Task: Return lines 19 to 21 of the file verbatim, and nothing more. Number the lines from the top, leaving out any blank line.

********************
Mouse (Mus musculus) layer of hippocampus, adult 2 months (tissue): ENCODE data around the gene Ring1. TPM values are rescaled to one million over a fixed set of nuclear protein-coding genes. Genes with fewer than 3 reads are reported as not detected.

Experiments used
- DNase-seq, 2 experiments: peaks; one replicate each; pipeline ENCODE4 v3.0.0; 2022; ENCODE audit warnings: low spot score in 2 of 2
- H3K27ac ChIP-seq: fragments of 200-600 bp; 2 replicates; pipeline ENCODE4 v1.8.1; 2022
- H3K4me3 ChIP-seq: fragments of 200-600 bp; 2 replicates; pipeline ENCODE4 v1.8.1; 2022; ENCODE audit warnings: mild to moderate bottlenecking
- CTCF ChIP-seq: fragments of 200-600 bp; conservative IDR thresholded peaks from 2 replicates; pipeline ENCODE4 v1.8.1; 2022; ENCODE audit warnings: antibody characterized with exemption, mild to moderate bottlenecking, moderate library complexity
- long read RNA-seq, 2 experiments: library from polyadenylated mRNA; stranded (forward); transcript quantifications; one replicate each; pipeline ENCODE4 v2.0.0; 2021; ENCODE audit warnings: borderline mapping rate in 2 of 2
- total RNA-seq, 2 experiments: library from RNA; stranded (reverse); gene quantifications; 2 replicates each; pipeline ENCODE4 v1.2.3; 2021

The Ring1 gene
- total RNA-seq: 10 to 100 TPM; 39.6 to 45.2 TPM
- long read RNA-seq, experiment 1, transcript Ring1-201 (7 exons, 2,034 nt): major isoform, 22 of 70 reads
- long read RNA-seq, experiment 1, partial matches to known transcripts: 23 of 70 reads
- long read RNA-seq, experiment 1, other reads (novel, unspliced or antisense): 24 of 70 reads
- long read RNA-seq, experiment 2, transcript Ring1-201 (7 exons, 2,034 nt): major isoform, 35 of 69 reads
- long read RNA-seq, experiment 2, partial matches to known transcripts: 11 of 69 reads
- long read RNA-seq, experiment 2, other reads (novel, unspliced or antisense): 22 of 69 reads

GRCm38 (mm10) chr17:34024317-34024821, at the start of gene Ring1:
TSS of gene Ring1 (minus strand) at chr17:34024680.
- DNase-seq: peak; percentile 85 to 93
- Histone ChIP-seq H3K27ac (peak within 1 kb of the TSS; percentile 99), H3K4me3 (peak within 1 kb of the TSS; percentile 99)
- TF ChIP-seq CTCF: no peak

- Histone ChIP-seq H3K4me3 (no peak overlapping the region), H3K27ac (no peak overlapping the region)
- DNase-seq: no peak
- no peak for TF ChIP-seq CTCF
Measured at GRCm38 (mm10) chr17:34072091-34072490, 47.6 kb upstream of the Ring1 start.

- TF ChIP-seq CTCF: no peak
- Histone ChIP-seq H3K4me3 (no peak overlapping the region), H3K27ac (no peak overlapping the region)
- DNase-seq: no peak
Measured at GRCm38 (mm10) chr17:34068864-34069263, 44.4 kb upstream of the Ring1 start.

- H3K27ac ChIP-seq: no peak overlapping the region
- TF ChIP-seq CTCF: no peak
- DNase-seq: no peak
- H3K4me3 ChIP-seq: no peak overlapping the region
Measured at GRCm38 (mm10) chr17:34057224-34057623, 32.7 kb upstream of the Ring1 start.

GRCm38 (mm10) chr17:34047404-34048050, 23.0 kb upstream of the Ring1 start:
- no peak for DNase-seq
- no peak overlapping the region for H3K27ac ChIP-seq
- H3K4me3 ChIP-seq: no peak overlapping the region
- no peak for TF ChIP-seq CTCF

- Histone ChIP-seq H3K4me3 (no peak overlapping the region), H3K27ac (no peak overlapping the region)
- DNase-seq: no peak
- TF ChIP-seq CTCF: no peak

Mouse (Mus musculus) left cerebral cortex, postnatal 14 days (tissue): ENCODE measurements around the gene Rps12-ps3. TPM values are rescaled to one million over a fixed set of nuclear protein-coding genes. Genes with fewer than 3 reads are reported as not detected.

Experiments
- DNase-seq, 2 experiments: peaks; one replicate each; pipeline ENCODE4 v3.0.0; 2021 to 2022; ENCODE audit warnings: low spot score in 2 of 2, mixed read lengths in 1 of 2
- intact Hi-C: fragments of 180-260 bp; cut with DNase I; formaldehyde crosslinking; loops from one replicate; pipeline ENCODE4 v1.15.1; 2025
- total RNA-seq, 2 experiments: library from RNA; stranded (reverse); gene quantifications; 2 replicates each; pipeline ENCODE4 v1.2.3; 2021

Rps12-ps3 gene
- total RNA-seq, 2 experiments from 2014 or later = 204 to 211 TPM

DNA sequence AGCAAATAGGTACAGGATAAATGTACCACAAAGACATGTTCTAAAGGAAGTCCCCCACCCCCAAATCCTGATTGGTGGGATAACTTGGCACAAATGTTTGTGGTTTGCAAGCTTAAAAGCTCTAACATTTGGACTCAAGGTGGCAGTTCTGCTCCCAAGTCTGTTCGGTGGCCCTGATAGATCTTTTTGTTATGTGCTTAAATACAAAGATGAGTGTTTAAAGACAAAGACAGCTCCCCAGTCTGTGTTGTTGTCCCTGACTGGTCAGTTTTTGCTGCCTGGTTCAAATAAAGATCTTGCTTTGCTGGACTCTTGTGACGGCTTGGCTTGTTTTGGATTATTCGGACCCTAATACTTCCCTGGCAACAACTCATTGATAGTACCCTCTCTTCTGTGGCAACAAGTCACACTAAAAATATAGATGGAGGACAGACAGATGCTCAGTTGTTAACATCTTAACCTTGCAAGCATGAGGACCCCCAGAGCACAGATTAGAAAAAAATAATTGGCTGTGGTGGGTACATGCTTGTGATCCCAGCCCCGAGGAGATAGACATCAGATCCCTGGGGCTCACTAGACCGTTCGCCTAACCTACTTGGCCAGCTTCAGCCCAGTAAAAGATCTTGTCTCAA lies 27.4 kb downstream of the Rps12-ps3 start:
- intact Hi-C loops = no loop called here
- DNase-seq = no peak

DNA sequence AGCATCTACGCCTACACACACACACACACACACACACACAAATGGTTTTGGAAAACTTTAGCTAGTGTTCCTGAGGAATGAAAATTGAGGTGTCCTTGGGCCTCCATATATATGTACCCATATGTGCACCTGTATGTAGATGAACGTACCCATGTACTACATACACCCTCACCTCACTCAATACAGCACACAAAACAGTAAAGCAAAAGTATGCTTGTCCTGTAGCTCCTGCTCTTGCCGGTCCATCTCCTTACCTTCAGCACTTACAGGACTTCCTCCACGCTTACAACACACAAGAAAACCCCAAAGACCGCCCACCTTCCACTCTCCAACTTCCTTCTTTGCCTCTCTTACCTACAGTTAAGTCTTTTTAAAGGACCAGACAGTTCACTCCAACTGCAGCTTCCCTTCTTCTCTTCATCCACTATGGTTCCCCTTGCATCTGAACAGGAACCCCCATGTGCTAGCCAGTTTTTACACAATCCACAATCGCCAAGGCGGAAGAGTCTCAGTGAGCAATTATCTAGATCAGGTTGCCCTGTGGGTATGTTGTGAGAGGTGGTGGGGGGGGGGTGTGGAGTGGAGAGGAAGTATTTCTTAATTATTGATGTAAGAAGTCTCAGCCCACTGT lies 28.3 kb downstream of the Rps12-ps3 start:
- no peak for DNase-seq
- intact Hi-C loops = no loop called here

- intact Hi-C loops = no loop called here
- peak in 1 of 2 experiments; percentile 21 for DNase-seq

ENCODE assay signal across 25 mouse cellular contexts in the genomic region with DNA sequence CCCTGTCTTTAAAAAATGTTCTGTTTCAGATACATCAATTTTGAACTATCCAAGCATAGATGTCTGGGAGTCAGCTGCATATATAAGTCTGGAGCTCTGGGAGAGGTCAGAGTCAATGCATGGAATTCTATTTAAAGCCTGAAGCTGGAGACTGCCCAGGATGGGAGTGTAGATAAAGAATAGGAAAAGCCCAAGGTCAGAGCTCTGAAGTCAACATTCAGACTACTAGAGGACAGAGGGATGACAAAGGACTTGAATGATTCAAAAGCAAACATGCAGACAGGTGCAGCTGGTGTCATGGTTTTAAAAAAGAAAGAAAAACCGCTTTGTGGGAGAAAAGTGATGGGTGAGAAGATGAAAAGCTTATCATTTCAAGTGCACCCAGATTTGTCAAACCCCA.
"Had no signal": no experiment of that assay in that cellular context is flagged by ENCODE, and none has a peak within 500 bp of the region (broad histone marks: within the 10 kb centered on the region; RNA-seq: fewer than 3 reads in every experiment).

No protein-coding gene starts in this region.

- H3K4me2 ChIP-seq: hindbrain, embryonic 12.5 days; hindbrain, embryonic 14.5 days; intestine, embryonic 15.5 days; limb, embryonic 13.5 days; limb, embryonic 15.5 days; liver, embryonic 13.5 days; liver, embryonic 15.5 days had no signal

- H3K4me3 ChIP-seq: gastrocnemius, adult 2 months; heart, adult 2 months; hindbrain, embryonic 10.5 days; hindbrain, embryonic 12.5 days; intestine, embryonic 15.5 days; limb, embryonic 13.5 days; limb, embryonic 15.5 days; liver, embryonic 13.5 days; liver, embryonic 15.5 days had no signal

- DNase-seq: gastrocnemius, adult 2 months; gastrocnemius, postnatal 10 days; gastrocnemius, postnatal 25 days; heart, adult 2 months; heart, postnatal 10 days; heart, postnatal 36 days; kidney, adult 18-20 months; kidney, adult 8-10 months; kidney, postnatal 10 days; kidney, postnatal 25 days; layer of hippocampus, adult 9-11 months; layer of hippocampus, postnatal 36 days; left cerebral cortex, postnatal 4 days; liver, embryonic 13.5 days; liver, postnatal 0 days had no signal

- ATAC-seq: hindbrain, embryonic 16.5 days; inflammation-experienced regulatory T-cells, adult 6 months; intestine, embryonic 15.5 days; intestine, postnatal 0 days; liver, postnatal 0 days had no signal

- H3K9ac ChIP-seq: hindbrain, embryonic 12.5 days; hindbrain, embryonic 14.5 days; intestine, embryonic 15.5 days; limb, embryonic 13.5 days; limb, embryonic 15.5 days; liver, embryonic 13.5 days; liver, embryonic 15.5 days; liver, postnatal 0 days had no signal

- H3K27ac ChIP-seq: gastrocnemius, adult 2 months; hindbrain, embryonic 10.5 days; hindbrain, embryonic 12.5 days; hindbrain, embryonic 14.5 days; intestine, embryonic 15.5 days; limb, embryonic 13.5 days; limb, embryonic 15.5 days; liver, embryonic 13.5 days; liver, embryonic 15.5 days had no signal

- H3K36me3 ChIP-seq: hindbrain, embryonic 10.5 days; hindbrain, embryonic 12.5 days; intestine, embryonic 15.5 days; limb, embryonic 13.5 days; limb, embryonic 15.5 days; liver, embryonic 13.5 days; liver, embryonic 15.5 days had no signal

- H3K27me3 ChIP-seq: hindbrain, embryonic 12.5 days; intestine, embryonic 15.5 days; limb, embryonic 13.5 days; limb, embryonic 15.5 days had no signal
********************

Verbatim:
- DNase-seq: peak; percentile 85 to 93
- Histone ChIP-seq H3K27ac (peak within 1 kb of the TSS; percentile 99), H3K4me3 (peak within 1 kb of the TSS; percentile 99)
- TF ChIP-seq CTCF: no peak